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Northwest States Coming Around To Federal ID Card Requirements

File photo of a TSA checkpoint at Boise Airport
Tom Banse
Northwest News Network
File photo of a TSA checkpoint at Boise Airport

A vote by Idaho lawmakers Monday showed Northwest states are moving toward full compliance with driver's license security upgrades demanded by Congress more than a decade ago.

The onus is on Idaho, Washington and Oregon to make changes so that a regular driver's license can still be used to board an airplane after next year. The three states - and more than a dozen others - initially rebelled against the federal mandate known as the REAL ID Act. But the states have since modernized on their own to prevent fraud and verify identities better.

Idaho House Transportation Committee chair Joe Palmer, R-Meridian, said earlier fears involving costs and privacy have gone away.

"I am comfortable with it because I believe it is just more secure,” Palmer said. “I don't have any problems with the thought that the federal government is trying to track us because I don't see any way that they can track us any more with this than any other way they can."

Idaho, Oregon and Washington still need to repeal state laws dating to 2007-09 that direct state agencies not to comply with the federal security act. Palmer's committee started the ball rolling on that by sending a repeal measure to the Idaho House floor Monday.

There's an added complication in Washington state, where lawmakers have to authorize licensing examiners to ask for proof of legal U.S. residency or finesse that some other way.

In testimony presented to the Oregon House of Representatives last month, Oregon DMV Administrator Tom McClellan said his state meets all but seven of the 42 provisions of the REAL ID Act requirements. He said the main hurdle remaining is to create a system to capture and store digital images of birth certificates, passports or immigration papers that prove identity and legal presence.

McClellan said legislative action would be needed. That appears unlikely to occur during the short 2016 session of the Oregon Legislature.

In Boise on Monday, Palmer said Idaho's ID card issuance process was "basically there" in terms of achieving federal compliance except for a similar issue to Oregon pertaining to verification of birth certificates of Idahoans who already hold a driver's license.

Washington State Department of Licensing spokesman Brad Benfield said his agency has seen a surge in demand for its "Enhanced Driver License," which it began offering in 2008 to applicants who provide extra documentation of identity and U.S. citizenship.

In an interview with public radio Monday, Benfield said the number of weekly issuances of Enhanced Driver Licenses has doubled this winter compared to before last October, when Washington state's last extension from the U.S. Department of Homeland Security on REAL ID compliance ran out. The high-tech license is recognized by the federal government for air travel and can substitute for a passport at U.S. land border crossings.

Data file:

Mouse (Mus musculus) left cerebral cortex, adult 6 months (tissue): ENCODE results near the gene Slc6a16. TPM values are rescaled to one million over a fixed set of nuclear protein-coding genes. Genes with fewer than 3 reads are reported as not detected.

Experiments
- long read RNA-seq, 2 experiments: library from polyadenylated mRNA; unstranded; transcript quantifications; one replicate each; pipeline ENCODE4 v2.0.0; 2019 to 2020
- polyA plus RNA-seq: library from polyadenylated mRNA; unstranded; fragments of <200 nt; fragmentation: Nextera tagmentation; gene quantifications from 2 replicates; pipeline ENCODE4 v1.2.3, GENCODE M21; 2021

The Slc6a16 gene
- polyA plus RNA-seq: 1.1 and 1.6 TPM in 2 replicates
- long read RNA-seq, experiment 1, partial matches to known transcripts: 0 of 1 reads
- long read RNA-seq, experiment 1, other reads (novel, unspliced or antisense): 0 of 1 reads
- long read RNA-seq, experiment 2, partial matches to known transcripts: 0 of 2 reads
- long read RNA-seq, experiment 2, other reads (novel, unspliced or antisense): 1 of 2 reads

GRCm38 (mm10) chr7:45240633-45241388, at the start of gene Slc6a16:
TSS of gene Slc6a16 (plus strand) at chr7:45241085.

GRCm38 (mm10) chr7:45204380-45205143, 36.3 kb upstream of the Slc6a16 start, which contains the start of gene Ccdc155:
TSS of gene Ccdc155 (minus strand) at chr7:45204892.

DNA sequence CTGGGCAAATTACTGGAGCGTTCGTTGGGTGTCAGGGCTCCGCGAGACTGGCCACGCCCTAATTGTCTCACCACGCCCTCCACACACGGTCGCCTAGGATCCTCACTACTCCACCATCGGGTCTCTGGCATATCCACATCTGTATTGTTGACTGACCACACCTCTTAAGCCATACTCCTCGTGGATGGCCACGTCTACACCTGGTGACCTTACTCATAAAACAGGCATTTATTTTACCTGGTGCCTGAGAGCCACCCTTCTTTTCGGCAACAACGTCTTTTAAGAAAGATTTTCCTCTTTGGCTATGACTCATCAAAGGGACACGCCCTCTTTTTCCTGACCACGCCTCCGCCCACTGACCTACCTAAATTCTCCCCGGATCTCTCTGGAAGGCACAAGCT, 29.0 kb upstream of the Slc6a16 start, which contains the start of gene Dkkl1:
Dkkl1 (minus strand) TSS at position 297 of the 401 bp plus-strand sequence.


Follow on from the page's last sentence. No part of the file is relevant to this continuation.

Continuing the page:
States considered by the DHS to be "non-compliant" have until January 2018 to meet the heightened ID security standards. After that date, DHS said regular driver's licenses and state ID cards issued by those states will not be accepted at Transportation Security Administration checkpoints as identification to board commercial flights.

Military installations in the Pacific Northwest, the Hanford Nuclear Site, Idaho National Laboratory and some other sensitive federal facilities have already begun to demand REAL ID-compliant identification or presentation of a second form of identification. Alternative forms of identification that are presently REAL ID-compliant include passports, U.S. military ID, federally-recognized tribal photo IDs or airline or airport-issued ID.

Credit Department of Homeland Security
Department of Homeland Security

Copyright 2016 Northwest News Network

Correspondent Tom Banse is an Olympia-based reporter with more than three decades of experience covering Washington and Oregon state government, public policy, business and breaking news stories. Most of his career was spent with public radio's Northwest News Network, but now in semi-retirement his work is appearing on other outlets.
Tom Banse
Tom Banse covers national news, business, science, public policy, Olympic sports and human interest stories from across the Northwest. He reports from well known and out–of–the–way places in the region where important, amusing, touching, or outrageous events are unfolding. Tom's stories can be found online and heard on-air during "Morning Edition" and "All Things Considered" on NPR stations in Washington, Oregon, and Idaho.